DOMESTIC violence perpetrators are attaching tracking devices to their ex-partners’ cars in a frightening new stalking trend.

Police say violent and obsessive men are harnessing rapidly advancing technology to track and stalk estranged wives and girlfriends.

Officers from the Gold Coast Domestic and Family Violence Taskforce say they have seen a surge in the use of tracking devices and smartphone apps as stalkers go to extraordinary lengths.

We’re seeing cases where women have their cars in for a service and mechanics are actually finding tracking devices attached to vehicles,

taskforce investigator Detective Senior Constable Dave Coleman told The Sunday Mail.

We’ve arrested several offenders in the past six months for stalking their exes using either mobile phones or magnetised tracking devices attached to vehicles.

These tracking devices are small and readily available online. The technology is advancing so quickly, it’s crazy.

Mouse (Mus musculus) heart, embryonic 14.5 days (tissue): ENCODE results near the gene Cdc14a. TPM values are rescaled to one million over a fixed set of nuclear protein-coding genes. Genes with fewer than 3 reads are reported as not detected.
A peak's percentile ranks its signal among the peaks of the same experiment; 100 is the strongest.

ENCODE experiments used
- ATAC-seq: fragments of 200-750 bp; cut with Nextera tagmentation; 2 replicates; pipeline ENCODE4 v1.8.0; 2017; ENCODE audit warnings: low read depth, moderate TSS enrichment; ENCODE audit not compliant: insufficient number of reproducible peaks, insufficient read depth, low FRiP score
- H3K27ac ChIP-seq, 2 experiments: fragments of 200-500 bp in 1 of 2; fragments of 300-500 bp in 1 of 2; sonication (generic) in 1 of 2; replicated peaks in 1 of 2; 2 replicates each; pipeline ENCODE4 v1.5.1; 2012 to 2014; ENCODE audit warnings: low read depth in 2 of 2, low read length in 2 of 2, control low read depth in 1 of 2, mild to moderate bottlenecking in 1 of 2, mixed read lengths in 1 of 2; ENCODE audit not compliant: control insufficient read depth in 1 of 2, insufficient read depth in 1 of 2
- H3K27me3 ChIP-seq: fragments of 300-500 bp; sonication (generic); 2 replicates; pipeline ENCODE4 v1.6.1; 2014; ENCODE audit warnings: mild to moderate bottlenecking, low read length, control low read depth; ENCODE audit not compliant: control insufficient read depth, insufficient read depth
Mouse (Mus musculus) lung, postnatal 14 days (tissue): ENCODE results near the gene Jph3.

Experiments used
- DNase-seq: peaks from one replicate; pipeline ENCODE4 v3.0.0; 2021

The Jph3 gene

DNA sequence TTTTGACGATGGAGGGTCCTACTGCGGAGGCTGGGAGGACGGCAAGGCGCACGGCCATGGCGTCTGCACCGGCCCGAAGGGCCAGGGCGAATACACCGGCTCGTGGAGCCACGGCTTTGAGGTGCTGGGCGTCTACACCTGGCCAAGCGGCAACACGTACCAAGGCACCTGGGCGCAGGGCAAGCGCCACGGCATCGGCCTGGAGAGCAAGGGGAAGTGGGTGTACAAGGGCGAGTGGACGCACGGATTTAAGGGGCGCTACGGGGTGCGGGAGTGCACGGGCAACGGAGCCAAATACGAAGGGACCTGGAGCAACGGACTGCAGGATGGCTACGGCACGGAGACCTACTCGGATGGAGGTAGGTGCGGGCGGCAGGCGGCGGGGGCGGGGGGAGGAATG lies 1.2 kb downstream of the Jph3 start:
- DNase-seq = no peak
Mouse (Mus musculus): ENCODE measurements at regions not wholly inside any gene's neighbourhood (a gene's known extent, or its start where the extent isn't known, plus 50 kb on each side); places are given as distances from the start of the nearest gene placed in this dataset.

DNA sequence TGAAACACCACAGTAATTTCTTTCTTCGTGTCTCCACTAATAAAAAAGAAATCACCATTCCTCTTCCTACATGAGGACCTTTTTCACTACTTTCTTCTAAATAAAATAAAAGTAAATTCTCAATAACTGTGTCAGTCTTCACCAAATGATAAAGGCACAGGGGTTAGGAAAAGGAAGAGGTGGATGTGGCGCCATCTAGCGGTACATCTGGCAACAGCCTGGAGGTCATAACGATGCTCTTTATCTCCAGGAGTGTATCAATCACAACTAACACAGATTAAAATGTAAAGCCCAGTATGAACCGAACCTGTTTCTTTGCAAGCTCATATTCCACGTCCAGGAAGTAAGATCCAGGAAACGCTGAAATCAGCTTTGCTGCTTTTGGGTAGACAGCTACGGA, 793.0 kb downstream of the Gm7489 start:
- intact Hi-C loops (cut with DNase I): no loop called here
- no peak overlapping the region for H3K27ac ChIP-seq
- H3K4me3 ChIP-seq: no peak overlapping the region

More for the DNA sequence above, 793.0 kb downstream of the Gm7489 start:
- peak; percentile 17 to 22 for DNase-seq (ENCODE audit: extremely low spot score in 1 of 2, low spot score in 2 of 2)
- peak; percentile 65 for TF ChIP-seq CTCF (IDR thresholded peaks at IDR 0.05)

He said the apps allowed stalkers to secretly track their ex-partners.

“Couples share passwords and so on, so we’re seeing background apps installed on phones to track movements and also monitor phone calls and messages.

Perpetrators are suddenly turning up to locations including (domestic violence) support agencies that the aggriev-ed are attending.

It’s quite frightening for the women involved.

Security equipment retailers sell GPS vehicle trackers from less than $220.

The trackers are designed to prevent car theft, but Senior Constable Coleman said they were also being used for sinister purposes.

He said domestic violence-related stalking also often involved hacking emails or setting up fake social media accounts.

“We’ve seen cases including a man who hacked into his ex-partner’s email and cancelled her flights for an overseas holiday, and another guy who set up fake accounts for his ex on (dating site) Plenty of Fish so she was getting unwanted calls from random men.”

Taskforce head Detective Inspector Marc Hogan said stalking was a key indicator of domestic violence.

We regard it as a significant safety risk and take stalking behaviour extremely ser-iously,

he said.